Call for Scottish Government to up public spending

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The Scottish Government has been called on to set out plans to improve public sector spending by the Federation of Small Businesses (FSB) in Scotland.

The move comes as a the FSB publish a report that reveals Scottish councils, on average, spend less of their budget with local firms than the UK.

In Scotland the average figure is 27% compared with the UK-wide average of 31%, according to the study.

Local businesses in Scotland generate £60 million for their local economy from an average council spend of £43 million a year.

The FSB in Scotland have suggested that a programme of change for Scottish public sector purchasing should be produced alongside the Scottish Government’s forthcoming Procurement Reform Bill.

Andy Willox, the FSB’s Scottish policy convenor, said: “While not underestimating the challenges that Scotland’s local authorities face, we hope that this report encourages them to realise that spending locally will boost their local economy. Further, the study shows that while spending with large local businesses is good, spending with small local businesses is even better.


“We, of course, realise that councils can’t purchase on the basis of geography but they can ensure that they break contracts into appropriately sized lots, they can remove disproportionate terms and conditions and they work with their local business community to understand the barriers to local firms’ success.”

Patrick Harvie, enterprise spokesman for the Scottish Greens, said: “Investing in independent local firms rather than big business can create benefits for our economy, for our communities and for the environment. The Scottish Government and local authorities need to do much more to make it easier for small firms to bid for contracts, to help ensure that taxpayers’ money stays circulating in the local economy.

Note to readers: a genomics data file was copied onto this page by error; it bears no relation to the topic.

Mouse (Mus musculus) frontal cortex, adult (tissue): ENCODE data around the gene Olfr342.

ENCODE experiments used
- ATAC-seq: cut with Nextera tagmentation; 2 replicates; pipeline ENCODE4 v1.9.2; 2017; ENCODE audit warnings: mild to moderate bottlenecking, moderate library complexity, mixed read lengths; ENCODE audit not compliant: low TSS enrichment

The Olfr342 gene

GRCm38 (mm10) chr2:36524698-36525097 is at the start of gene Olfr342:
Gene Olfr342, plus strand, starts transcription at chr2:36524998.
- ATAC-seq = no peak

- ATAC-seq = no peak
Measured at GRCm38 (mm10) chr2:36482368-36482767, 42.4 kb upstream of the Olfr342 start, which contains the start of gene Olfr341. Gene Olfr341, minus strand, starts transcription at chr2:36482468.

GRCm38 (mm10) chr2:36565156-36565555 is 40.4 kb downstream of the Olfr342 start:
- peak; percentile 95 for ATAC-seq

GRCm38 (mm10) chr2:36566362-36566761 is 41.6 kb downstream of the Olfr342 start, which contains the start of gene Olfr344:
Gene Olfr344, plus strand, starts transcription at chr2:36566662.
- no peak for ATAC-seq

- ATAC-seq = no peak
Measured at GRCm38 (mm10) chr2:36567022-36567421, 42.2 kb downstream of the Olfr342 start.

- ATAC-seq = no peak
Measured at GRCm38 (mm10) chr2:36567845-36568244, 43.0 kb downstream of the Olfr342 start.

“The forthcoming Procurement Bill could open up huge opportunities for small businesses, if the Scottish Government has the political will for it. Meanwhile, ministers and agencies need to stop giving big businesses unfair advantages like corporate welfare grants which have seen millions of pounds handed over to multinational tax dodgers.”

A Scottish Government spokesman said: “We have yet to see the full report from the FSB so various factors many need to be taken into consideration in terms of these figures and claims.

“On a national level, Scotland has a good track record on spending with SMEs and this Government has taken significant steps to make it as simple as possible for SMEs, including micro businesses, to compete for public sector contracts.


“More Scottish-based businesses than ever before are winning business with the Scottish public sector through Public Contracts Scotland (PCS). In 2012, 82% of suppliers awarded contracts through PCS were SMEs.

“We recognise however, that more can be done to help SMEs and that is why we will introduce the Procurement Reform Bill to Parliament later this year. This Bill will aim to tackle unnecessary inconsistencies for suppliers doing business with the public sector and help ensure that doing business with the public sector can be simple, transparent and more accessible to suppliers - irrespective of size.”

COSLA President Councillor David O’Neill, said: “This is an area where councils are somewhat between a rock and a hard place. Scotland’s councils as the champions of localism want to support local businesses wherever possible but still have to be mindful of procuring in a way that meets EU legislation requirements.

“Councils have also shown absolute support and total commitment for directing procurement to local firms where possible but this requires capacity building in some instances and balance between community benefit and best value as money gets even tighter.”

The report called ‘Local Procurement, making the most of small businesses, one year on’ was produced in conjunction with the Centre for Local Economic Strategies (CLES) from the analysis of surveys and interviews with 177 UK local authorities including 24 in Scotland.